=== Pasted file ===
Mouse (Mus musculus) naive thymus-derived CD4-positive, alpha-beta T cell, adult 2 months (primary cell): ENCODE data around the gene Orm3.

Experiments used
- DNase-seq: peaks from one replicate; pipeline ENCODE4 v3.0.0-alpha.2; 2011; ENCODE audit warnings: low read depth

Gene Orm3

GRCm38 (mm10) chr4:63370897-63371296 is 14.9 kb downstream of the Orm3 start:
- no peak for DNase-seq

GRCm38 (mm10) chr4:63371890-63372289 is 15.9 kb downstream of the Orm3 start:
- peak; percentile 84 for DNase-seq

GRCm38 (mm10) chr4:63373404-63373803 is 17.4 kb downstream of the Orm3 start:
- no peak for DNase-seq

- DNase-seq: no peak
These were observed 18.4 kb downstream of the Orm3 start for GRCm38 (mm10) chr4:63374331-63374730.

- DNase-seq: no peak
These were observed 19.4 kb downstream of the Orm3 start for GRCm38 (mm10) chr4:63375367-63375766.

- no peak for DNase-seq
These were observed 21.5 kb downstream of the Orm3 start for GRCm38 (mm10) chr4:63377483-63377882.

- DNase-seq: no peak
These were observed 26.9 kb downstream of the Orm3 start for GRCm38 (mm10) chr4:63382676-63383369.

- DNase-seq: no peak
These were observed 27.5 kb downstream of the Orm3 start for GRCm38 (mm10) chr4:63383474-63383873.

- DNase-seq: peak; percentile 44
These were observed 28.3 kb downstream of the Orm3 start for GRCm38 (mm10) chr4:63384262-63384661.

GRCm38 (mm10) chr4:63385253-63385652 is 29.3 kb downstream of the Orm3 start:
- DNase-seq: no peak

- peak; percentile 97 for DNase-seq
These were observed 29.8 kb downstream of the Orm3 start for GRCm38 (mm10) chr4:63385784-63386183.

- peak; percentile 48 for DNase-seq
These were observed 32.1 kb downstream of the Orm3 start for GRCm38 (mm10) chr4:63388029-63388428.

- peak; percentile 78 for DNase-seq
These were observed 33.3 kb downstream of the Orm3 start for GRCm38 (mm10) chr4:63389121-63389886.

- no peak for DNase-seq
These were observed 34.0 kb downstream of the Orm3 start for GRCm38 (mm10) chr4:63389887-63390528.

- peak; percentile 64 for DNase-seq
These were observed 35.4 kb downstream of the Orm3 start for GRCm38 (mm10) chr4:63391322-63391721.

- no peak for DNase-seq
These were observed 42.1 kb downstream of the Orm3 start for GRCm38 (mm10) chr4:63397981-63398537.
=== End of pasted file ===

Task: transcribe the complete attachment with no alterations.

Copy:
Mouse (Mus musculus) naive thymus-derived CD4-positive, alpha-beta T cell, adult 2 months (primary cell): ENCODE data around the gene Orm3.

Experiments used
- DNase-seq: peaks from one replicate; pipeline ENCODE4 v3.0.0-alpha.2; 2011; ENCODE audit warnings: low read depth

Gene Orm3

GRCm38 (mm10) chr4:63370897-63371296 is 14.9 kb downstream of the Orm3 start:
- no peak for DNase-seq

GRCm38 (mm10) chr4:63371890-63372289 is 15.9 kb downstream of the Orm3 start:
- peak; percentile 84 for DNase-seq

GRCm38 (mm10) chr4:63373404-63373803 is 17.4 kb downstream of the Orm3 start:
- no peak for DNase-seq

- DNase-seq: no peak
These were observed 18.4 kb downstream of the Orm3 start for GRCm38 (mm10) chr4:63374331-63374730.

- DNase-seq: no peak
These were observed 19.4 kb downstream of the Orm3 start for GRCm38 (mm10) chr4:63375367-63375766.

- no peak for DNase-seq
These were observed 21.5 kb downstream of the Orm3 start for GRCm38 (mm10) chr4:63377483-63377882.

- DNase-seq: no peak
These were observed 26.9 kb downstream of the Orm3 start for GRCm38 (mm10) chr4:63382676-63383369.

- DNase-seq: no peak
These were observed 27.5 kb downstream of the Orm3 start for GRCm38 (mm10) chr4:63383474-63383873.

- DNase-seq: peak; percentile 44
These were observed 28.3 kb downstream of the Orm3 start for GRCm38 (mm10) chr4:63384262-63384661.

GRCm38 (mm10) chr4:63385253-63385652 is 29.3 kb downstream of the Orm3 start:
- DNase-seq: no peak

- peak; percentile 97 for DNase-seq
These were observed 29.8 kb downstream of the Orm3 start for GRCm38 (mm10) chr4:63385784-63386183.

- peak; percentile 48 for DNase-seq
These were observed 32.1 kb downstream of the Orm3 start for GRCm38 (mm10) chr4:63388029-63388428.

- peak; percentile 78 for DNase-seq
These were observed 33.3 kb downstream of the Orm3 start for GRCm38 (mm10) chr4:63389121-63389886.

- no peak for DNase-seq
These were observed 34.0 kb downstream of the Orm3 start for GRCm38 (mm10) chr4:63389887-63390528.

- peak; percentile 64 for DNase-seq
These were observed 35.4 kb downstream of the Orm3 start for GRCm38 (mm10) chr4:63391322-63391721.

- no peak for DNase-seq
These were observed 42.1 kb downstream of the Orm3 start for GRCm38 (mm10) chr4:63397981-63398537.